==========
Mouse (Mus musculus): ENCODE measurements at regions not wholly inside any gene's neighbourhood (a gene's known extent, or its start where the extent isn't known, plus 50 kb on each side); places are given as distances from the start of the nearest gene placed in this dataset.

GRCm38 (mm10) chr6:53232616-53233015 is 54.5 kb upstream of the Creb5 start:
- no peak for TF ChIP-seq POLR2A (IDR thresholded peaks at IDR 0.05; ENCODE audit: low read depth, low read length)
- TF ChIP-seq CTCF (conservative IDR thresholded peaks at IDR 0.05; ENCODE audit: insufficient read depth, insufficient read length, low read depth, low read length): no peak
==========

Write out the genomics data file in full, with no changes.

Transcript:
Mouse (Mus musculus): ENCODE measurements at regions not wholly inside any gene's neighbourhood (a gene's known extent, or its start where the extent isn't known, plus 50 kb on each side); places are given as distances from the start of the nearest gene placed in this dataset.

GRCm38 (mm10) chr6:53232616-53233015 is 54.5 kb upstream of the Creb5 start:
- no peak for TF ChIP-seq POLR2A (IDR thresholded peaks at IDR 0.05; ENCODE audit: low read depth, low read length)
- TF ChIP-seq CTCF (conservative IDR thresholded peaks at IDR 0.05; ENCODE audit: insufficient read depth, insufficient read length, low read depth, low read length): no peak